It heats water very quickly too.
This revelation to me would have seemed laughable to our ancestors.
But it's great fun in this age of cellophane wrapped, padded, shrink wrapped, lives.
Has anyone else tried cooking on a woodburner?- tips much appreciated.
Bye for now,Fliss x






Friday, 6 February 2015

Charlestown and cakes.

We had a very chilly trip to Charlestown recently, which was full of old charm.
 It seemed like time had stood still.
I will definitely go back in warmer weather.




Shame about the bag!


There were several really pretty houses. I love the little storm porch and the once tended front garden.


There's only one thing to do in the cold weather, and that is to bake.
A classic lemon drizzle, and two walnut and coffee cakes.


Both recipes were from 'The complete farmhouse kitchen cookbook'
From the Yorkshire T.V. series (made in the 70's?)


The programmes were designed to revive interest in homebaking and preservation.
I can't wait to try out more recipes
Time for an extra slice I think!

Monday, 2 February 2015

Using up scraps of fabric.




I'm still enjoying the rag rug making.
I find it intriguing how my terribly cut scraps of fabric, can be bought together and used for something new.


I'm still keeping warm by the fire, so it's lovely to sit and hook the fabric.




I have been working on some different jewellery pieces, again using scraps of fabric.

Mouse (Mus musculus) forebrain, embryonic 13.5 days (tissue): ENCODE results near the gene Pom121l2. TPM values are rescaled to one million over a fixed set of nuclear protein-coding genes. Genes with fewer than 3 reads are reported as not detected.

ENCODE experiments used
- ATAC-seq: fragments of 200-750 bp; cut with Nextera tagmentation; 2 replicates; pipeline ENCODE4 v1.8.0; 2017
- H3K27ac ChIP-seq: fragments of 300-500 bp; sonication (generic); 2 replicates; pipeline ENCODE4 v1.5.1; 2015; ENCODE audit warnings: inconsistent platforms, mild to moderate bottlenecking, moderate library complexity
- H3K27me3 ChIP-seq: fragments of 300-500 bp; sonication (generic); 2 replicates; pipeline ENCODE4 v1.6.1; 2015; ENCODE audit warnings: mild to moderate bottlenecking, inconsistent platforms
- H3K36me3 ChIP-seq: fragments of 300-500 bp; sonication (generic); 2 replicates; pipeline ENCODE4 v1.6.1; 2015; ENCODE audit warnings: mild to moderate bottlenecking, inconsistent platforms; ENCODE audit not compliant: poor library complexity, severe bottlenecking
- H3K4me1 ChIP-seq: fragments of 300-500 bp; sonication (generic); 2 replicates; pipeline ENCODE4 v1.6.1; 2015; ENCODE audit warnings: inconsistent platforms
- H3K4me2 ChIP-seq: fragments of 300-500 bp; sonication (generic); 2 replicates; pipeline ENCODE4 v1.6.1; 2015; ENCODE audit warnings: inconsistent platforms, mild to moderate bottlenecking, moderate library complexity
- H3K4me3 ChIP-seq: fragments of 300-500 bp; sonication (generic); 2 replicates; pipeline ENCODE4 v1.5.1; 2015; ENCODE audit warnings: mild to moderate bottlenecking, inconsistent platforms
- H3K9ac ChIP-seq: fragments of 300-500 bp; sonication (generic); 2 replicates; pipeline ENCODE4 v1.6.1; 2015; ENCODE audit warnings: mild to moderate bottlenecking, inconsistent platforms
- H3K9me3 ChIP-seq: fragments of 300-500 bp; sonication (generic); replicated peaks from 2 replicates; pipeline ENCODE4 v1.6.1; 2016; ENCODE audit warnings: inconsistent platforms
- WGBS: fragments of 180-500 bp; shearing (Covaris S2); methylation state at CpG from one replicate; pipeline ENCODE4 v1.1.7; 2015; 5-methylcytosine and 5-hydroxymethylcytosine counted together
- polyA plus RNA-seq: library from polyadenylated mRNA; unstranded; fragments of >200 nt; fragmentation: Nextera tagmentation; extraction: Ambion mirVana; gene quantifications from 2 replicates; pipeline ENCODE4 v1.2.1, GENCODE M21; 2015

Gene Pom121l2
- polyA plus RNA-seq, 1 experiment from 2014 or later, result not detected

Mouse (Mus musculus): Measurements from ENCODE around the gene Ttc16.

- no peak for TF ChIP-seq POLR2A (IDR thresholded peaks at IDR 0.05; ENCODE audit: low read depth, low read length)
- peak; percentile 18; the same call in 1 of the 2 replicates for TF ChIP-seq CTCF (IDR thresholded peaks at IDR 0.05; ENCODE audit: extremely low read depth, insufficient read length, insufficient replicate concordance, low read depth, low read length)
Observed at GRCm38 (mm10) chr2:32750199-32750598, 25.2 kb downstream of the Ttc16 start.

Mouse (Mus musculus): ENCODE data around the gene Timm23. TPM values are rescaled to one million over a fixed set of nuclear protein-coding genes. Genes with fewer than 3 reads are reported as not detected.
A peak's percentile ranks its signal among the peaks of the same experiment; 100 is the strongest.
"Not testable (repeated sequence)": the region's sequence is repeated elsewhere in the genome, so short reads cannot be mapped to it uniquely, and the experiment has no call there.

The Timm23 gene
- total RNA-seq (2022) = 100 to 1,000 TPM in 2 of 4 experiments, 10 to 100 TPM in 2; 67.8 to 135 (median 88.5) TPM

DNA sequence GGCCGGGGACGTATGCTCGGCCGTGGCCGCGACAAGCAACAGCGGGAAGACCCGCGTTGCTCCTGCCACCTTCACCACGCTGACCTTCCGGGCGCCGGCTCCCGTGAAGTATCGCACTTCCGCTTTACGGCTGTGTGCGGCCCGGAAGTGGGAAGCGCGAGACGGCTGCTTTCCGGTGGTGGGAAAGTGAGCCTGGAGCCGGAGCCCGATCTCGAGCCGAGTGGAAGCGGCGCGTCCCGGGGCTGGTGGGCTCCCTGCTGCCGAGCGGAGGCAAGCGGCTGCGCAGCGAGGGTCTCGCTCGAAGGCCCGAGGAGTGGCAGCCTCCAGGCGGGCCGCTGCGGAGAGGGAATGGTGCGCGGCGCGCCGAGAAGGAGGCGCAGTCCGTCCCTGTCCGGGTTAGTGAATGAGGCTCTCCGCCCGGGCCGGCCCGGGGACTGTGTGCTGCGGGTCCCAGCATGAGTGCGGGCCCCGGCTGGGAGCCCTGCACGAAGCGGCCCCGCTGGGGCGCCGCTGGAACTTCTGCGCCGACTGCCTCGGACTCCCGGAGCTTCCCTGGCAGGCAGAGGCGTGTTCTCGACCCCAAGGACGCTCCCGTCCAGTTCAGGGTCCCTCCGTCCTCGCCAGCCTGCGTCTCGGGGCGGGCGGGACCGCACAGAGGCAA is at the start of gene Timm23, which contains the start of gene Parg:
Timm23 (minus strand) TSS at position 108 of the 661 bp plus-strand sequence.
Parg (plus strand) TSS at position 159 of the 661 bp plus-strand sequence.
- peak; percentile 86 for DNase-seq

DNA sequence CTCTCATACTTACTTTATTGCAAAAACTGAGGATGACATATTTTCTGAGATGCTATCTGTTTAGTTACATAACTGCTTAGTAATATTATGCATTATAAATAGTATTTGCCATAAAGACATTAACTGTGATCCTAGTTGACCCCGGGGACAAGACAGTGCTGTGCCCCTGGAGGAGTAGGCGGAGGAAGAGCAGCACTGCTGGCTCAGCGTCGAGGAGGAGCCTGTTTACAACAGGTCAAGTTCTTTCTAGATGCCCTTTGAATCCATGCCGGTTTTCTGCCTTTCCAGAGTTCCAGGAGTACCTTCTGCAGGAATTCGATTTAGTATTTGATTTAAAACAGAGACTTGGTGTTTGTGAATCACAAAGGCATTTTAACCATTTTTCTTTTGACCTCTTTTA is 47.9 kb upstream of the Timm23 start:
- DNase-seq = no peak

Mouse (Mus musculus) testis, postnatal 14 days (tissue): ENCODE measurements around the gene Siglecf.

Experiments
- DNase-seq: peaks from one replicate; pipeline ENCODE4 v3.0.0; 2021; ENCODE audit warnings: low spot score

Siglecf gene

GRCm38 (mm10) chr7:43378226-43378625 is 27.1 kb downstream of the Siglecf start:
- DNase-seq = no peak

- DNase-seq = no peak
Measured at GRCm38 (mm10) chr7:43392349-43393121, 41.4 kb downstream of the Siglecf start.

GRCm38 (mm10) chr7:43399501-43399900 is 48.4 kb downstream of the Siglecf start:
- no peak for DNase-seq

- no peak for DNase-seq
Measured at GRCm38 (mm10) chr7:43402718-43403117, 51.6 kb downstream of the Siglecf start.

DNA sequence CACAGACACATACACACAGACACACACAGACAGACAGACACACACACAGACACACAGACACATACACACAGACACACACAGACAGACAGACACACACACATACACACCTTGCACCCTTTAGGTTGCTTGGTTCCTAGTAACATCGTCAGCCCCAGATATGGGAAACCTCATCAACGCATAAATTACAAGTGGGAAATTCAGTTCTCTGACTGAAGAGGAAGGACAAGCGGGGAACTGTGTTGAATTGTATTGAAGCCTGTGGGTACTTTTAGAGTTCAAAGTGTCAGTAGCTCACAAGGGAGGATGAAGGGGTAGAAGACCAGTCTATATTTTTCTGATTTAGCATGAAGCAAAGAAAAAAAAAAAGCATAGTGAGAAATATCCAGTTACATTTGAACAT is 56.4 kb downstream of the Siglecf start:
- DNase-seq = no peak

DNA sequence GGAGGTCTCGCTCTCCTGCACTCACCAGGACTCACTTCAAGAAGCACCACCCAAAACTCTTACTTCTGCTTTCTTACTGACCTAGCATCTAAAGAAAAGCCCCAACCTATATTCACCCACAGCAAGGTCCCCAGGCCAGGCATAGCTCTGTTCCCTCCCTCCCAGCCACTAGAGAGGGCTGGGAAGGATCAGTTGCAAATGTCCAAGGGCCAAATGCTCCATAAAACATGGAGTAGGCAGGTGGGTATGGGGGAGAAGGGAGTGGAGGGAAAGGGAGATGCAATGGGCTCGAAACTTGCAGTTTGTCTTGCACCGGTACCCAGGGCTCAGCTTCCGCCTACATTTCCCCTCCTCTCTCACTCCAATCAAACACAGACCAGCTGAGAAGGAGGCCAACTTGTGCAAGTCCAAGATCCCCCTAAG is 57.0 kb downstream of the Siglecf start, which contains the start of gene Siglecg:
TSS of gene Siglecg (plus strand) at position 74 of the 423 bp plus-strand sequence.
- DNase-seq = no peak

Little lavender filled brooches.


For little - or big peeps.


I also wanted to show you my first punch needle rug /
hanging.
The edges frayed away, so I backed it with some black fabric.
I have also run out of wool, so I am going to try some strips of fabric next time.


The film at the start is from youtube with Ali Rhind and it is brilliantly informative.I have followed her instructions on finishing off the edges before you start to try and avoid the same problem.
Hope you are all keeping warm.



Friday, 30 January 2015

Shed Part 2.

Following on from Part 1....obviously.
Here it is so far.
Back in the summer...
If you remember we dragged an old shed back from a neighbour.
A lot of the roof trusses were O.K.

This green door below we think was original to the house. It was covered over with paper when we moved in, and all we could see was a lump in the wallpaper.

The french doors were free from a joiners.


The little diamond windows were also free, and repaired by hubby.
We put a 'skin' on the shed to strengthen and add insulation, and to weatherproof it painted it in leftover paint. 


The finish all round the shed will eventually be tongue and groove- all reclaimed, which is weathering nicely.



So that's it so far.
Now we have to find more wooden slats and more insulation, and lots more finishing off.
Roll on the warmer weather!
Byee for now x.




Thursday, 29 January 2015

The Shed.Part 1. Repairing sash windows- the DIY option.

Warning, this is a very un-crafty in a fabric sense blog post.
As you know I have been elsewhere...one of the things I was up to in the summer (remember that!)...

Following on from the shed post, hubby is continuing to repair various hoarded windows.
He has repaired all our sash windows in the house, so they can all be opened- good for the weather we've just had!
We can't afford to have a carpenter make them, as lovely as that would be. Instead he uses marine filler and chunks of wood to make up bits that have been lost.
A very rotten frame.

Chopping out the rotten parts and treating the wood.

Adding wood.

Repairing any cracks with glue and screws.




Marine filler is applied then sanded.


The sash windows were not too bad, so they've been stripped carefully using a heat gun, belt sander and chisel- they  are looking much better.

Here it is in situ.
I love the leadwork at the top.
Part two is to follow soon....
Byee for now x.